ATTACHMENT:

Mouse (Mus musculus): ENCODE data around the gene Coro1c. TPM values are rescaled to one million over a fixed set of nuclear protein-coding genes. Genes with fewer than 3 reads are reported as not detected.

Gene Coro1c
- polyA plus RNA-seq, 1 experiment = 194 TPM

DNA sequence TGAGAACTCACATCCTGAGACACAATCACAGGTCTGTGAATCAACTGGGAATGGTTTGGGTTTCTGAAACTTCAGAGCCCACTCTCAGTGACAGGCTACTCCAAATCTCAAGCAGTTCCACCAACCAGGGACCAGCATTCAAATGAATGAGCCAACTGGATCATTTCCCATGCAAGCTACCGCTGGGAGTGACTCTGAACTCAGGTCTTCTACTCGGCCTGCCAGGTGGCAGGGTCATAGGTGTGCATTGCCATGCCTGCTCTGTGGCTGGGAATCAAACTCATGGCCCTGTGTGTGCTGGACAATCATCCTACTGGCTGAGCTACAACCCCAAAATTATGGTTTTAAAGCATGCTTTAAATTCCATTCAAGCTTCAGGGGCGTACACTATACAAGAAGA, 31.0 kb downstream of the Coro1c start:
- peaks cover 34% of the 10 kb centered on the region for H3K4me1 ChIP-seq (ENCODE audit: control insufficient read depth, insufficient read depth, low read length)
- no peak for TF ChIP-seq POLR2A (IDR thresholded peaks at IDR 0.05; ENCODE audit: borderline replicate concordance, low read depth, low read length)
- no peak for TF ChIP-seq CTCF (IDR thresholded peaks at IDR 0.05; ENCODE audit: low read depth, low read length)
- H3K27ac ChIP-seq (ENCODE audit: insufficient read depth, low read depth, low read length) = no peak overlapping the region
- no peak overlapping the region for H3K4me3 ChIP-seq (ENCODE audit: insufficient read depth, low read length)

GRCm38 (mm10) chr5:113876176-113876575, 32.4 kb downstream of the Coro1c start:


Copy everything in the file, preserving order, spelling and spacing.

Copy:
Mouse (Mus musculus): ENCODE data around the gene Coro1c. TPM values are rescaled to one million over a fixed set of nuclear protein-coding genes. Genes with fewer than 3 reads are reported as not detected.

Gene Coro1c
- polyA plus RNA-seq, 1 experiment = 194 TPM

DNA sequence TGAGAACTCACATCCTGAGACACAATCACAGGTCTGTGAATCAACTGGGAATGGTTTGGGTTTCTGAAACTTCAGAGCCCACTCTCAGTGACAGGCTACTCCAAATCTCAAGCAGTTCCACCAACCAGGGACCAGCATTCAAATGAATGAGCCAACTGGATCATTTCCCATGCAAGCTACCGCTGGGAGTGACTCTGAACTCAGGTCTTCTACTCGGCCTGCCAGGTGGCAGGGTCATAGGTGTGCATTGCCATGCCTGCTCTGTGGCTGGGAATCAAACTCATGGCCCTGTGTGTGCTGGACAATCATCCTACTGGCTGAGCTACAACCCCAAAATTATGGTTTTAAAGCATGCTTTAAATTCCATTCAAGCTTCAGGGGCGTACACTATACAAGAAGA, 31.0 kb downstream of the Coro1c start:
- peaks cover 34% of the 10 kb centered on the region for H3K4me1 ChIP-seq (ENCODE audit: control insufficient read depth, insufficient read depth, low read length)
- no peak for TF ChIP-seq POLR2A (IDR thresholded peaks at IDR 0.05; ENCODE audit: borderline replicate concordance, low read depth, low read length)
- no peak for TF ChIP-seq CTCF (IDR thresholded peaks at IDR 0.05; ENCODE audit: low read depth, low read length)
- H3K27ac ChIP-seq (ENCODE audit: insufficient read depth, low read depth, low read length) = no peak overlapping the region
- no peak overlapping the region for H3K4me3 ChIP-seq (ENCODE audit: insufficient read depth, low read length)

GRCm38 (mm10) chr5:113876176-113876575, 32.4 kb downstream of the Coro1c start: